Late last week, Judge Patti Saris (D. Mass.) issued an opinion on cross-motions for summary judgment filed by a qui tam relator and Massachusetts and a group of defendants that includes South Bay Mental Health Center (“South Bay”) and its private equity fund owner, permitting the vast majority of plaintiffs’ claims to proceed to the jury. The opinion addresses important questions of law as to each of the elements of the FCA related to claims to Medicaid for services allegedly provided in violation of various state regulatory requirements. However, the opinion is most notable for being the first to hold at the dispositive motion stage that a private equity fund and its principals can act with the requisite scienter and cause the submission of false claims, and thus be exposed directly to the treble damages and statutory penalties of the FCA as a result of conduct by a healthcare provider portfolio company. As such, we may expect it to add momentum to DOJ’s stated intent to pursue FCA claims against PE investors in the industry, as we previously reported here.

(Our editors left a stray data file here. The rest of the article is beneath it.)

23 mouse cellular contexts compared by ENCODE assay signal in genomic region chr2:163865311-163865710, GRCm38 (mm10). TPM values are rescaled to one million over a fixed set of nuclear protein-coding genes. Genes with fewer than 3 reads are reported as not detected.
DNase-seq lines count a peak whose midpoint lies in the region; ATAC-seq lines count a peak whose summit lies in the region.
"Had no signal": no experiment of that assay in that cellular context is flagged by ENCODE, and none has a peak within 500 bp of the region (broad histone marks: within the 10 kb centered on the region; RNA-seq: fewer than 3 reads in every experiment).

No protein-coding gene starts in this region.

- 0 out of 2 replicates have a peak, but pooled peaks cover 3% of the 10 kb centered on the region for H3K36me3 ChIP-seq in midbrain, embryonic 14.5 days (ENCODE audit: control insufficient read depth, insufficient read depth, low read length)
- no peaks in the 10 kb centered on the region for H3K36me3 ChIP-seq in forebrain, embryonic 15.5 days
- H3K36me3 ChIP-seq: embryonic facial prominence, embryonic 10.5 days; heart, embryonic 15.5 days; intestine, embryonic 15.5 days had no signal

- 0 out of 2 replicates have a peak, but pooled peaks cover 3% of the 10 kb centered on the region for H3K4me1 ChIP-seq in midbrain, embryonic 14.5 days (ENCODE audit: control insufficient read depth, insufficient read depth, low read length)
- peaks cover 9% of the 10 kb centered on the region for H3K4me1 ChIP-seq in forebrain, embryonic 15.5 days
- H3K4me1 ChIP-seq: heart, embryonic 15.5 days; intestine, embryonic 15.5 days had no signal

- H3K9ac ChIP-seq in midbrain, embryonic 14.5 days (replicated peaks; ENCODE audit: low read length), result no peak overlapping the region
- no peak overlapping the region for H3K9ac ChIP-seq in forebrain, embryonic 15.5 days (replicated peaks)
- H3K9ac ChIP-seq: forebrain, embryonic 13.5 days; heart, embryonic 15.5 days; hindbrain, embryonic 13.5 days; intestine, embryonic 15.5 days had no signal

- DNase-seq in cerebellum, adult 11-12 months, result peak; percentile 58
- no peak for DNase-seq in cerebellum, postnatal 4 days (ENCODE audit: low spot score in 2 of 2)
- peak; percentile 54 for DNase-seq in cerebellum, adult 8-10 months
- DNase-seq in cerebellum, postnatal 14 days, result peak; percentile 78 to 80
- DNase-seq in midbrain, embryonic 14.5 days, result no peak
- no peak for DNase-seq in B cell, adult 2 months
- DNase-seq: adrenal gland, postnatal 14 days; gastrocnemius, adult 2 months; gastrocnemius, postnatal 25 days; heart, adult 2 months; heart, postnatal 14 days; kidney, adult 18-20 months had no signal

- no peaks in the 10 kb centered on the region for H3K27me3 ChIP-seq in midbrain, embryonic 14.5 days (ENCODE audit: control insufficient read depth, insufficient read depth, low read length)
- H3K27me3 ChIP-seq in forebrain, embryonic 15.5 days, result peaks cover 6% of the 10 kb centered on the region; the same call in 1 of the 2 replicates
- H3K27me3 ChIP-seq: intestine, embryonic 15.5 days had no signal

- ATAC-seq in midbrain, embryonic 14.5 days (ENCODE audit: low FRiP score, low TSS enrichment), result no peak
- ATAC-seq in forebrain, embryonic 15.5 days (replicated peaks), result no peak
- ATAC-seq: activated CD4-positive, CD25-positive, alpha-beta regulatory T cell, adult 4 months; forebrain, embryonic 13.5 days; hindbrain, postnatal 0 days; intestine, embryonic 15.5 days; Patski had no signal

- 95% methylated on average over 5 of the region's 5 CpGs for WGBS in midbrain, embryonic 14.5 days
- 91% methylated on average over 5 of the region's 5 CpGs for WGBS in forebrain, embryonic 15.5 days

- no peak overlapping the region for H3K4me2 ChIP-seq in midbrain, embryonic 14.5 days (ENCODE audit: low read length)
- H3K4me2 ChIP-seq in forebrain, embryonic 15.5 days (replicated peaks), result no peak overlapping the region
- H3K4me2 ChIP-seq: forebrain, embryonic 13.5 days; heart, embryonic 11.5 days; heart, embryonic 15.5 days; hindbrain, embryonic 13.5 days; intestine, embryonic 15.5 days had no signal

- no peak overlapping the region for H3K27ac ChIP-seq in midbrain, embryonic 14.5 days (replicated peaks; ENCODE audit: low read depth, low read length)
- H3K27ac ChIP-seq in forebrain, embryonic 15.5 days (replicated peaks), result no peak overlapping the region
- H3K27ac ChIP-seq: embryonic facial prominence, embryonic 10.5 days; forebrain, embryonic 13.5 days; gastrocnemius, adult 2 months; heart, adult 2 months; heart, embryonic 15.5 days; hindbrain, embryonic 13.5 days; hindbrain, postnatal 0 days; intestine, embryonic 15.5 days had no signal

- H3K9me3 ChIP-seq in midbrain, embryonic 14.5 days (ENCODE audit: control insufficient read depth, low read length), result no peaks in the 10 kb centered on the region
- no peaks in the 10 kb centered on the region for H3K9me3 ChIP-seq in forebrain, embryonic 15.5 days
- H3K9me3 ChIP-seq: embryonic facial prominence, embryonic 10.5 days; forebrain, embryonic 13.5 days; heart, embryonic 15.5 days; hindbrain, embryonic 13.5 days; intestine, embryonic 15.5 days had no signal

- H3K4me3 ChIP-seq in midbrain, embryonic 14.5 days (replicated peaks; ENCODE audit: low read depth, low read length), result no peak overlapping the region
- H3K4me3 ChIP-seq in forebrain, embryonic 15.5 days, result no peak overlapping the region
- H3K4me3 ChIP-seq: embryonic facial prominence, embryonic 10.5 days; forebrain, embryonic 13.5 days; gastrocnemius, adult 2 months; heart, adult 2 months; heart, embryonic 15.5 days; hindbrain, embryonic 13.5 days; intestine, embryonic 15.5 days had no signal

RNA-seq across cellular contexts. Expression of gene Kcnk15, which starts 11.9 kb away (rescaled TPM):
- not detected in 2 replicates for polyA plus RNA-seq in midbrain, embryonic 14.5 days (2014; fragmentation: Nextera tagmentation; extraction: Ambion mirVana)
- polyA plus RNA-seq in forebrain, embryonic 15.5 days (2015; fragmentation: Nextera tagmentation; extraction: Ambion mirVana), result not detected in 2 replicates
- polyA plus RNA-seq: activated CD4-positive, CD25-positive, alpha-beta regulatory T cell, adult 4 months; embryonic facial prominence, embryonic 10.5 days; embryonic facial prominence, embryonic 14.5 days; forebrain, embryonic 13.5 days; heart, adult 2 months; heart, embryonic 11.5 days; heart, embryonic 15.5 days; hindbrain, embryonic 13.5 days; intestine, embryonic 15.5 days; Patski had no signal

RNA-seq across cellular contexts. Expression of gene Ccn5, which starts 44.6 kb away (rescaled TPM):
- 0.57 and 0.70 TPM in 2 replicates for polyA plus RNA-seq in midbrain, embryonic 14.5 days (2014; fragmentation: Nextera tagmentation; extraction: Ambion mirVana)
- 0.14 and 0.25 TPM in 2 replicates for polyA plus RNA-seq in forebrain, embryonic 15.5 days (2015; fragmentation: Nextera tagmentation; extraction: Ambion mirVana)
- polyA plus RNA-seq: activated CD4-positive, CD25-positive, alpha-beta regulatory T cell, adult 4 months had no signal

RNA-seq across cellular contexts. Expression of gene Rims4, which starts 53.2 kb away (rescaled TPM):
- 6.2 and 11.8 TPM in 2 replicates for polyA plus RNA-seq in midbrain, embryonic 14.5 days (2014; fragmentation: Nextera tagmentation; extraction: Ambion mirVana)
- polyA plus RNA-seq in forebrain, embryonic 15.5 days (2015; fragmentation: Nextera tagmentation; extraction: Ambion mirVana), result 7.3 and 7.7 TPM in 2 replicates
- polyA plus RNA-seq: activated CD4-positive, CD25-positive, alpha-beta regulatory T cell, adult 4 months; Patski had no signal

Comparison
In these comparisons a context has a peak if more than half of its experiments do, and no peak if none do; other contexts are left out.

The U.S. District Court for the District of Massachusetts recently dismissed a False Claims Act (“FCA”) lawsuit against Wal-Mart, Kmart, and Rite Aid pharmacies (collectively, “the defendants”), alleging, among other things, that the companies dispensed expired prescription drugs that were reimbursed by Medicare and Medicaid. In short, the court granted, in part, defendants’ motion to dismiss in U.S. ex. rel. Verrinder v. Wal-Mart Corp., Case No. 13-11147-PBS [here], holding that the relator’s allegations were not sufficiently connected to specific false claims for payment.